Sustainability In Africa

Sean Maphosa

Sean Maphosa | February 16, 2021

Sustainability In Africa

Despite the global growth of the concept and notion of sustainability over the years, African states continue to lag. The majority of African states have signed and agreed to the United Nations Sustainable Development Goals and Africa 2030 Sustainable Development Goals.

However, there has been minimal progress in the implementation of practices that encourage sustainable development and, in some cases – there has been no progress at all. Yet, as a continent, Africa is affected the most by extreme events. The lack of traction towards sustainability on the continent is due to several challenges which include (but not limited to):

 

· Low levels of sustainability literacy. A sustainability literate person must understand the interrelationship that exists between humans, natural resources, the environment, and development1. Thus, begs the question; If one does not fully grasp the concept of sustainability, how can they work towards achieving it? This is not only an issue which lingers in the general public but the corporate environment as well. To drive the continent towards a more sustainable future, the general public and those in the corporate environment must be educated and fully understand that sustainability goes beyond saving rhinos and picking up plastics. But that it is a broader concept that requires one to think in a holistic/systematic manner.

 

· Always seeking the cheapest option. African states due to other intervening economic priorities are generally driven to seek the cheapest option, and this has vast detrimental impacts on our societies and the environment. For this article, we shall look at energy as the main example. Coal is one of the major emitters of greenhouse gas emissions (GHGs) into the atmosphere, which not only amplifies global warming but also has a great impact on our societies and the environment. Despite the vast negative impacts coal has, it is still the main source of power across the continent because it is the most “affordable.” Most of the African nations can afford to invest in renewable energy and have some of the ideal conditions for these options but choose the latter.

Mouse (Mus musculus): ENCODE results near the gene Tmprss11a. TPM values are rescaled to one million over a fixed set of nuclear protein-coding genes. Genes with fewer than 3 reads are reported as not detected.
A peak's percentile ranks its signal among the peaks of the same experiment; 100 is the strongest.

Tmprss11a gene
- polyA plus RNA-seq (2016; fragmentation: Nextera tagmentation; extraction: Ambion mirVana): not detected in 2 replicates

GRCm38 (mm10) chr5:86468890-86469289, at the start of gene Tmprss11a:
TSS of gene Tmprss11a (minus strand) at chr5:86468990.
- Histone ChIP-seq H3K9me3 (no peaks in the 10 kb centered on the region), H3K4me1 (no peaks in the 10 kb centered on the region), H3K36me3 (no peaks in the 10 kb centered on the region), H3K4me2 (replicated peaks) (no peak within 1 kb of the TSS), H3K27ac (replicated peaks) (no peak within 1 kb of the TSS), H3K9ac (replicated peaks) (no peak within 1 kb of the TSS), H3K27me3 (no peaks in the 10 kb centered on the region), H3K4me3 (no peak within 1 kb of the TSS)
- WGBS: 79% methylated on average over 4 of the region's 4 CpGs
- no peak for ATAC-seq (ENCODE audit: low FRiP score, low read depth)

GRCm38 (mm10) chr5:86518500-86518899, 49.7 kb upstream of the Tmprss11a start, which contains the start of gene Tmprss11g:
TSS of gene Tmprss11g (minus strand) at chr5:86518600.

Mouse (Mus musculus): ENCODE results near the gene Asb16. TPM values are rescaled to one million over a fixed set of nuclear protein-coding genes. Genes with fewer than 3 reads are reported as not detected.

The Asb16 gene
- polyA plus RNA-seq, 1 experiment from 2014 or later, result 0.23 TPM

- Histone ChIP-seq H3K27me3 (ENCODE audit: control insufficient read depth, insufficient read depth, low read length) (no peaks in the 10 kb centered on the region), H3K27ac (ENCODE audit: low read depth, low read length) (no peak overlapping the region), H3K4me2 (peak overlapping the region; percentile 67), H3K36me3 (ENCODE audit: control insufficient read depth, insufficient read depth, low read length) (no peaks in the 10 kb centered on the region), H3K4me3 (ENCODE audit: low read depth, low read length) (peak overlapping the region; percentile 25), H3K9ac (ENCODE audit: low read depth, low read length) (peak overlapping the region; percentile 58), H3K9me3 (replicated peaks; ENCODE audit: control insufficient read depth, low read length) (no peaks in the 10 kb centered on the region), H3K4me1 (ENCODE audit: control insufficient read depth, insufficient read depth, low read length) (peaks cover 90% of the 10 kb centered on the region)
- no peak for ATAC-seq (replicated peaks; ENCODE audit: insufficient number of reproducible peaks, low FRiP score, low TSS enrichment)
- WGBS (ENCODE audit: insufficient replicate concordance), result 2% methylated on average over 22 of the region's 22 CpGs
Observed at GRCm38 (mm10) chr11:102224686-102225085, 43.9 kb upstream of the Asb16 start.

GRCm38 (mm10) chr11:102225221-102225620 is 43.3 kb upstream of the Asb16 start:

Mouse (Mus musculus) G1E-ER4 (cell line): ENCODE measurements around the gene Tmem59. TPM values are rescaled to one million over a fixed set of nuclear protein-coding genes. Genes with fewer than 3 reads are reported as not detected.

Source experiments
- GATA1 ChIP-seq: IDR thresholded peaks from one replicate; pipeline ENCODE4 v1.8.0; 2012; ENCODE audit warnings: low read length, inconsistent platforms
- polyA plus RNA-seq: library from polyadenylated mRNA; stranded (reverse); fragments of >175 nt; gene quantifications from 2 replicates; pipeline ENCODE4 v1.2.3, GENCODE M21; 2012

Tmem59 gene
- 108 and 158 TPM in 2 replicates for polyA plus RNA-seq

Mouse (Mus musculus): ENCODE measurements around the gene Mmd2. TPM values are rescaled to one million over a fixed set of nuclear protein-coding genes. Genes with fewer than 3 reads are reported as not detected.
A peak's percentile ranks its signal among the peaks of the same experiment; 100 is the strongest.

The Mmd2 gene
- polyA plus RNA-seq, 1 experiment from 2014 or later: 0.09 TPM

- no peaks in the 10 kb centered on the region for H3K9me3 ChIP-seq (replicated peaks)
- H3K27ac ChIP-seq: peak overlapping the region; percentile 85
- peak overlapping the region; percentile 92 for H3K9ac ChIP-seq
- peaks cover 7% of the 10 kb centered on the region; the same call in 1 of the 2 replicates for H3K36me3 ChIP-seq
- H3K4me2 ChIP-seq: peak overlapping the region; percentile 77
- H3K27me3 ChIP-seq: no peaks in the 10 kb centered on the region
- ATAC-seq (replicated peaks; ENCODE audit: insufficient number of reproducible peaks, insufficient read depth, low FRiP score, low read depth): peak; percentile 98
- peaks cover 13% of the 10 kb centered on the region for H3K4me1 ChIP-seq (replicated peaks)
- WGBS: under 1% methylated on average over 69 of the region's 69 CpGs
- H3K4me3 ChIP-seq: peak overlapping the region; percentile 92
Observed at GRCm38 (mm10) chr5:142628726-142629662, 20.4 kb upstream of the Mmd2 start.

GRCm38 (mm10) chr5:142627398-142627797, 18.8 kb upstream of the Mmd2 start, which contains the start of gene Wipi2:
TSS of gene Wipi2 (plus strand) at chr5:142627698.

· Lack of sustainable financing. The concept of sustainable finance is still fairly new on the continent and the world. With green bonds only being issued for the first time in in 2014, as a first on the continent. Only a handful of financial institutions have diversified and introduced sustainable products to the market. Majority of the financial institutions on the continent remain non-innovative when it comes to product mix and credit lending considerations, which focuses on maximum returns and does not consider long term effects of their investments on the environment and the society. Finance is one of the main driving forces behind development across the globe. Should financial institutions take the green route and introduce more sustainable products they will make all the difference across our continent, as it is a key element for sustainable development.

 

These are some of the key reasons why as a continent, we are still lagging in terms of sustainability. However, these are all issues that can be resolved, which means there is still hope for the continent. It is important to note that the implementation of sustainability across the globe can not be uniform. In Africa, we need to find ways that work for us and not just emulate what is being done on other continents. We can learn and adopt some measures from other continents but, it is of utmost importance to look at things in our context as the concept of sustainability is not uniform across the globe.

 

For example, we can make use of the vast indigenous knowledge we have and local tertiary research. We should start looking at the continent’s poor development as an opportunity to leapfrog towards adopting green technology and implementing sustainable practices as opposed to having to remain heavily reliant on fossil fuels and unsustainable methods of development. By increasing the continent’s sustainability literacy, adopting green technology and sustainable finance products (among other things), Africa could accelerate its efforts towards becoming more sustainable.

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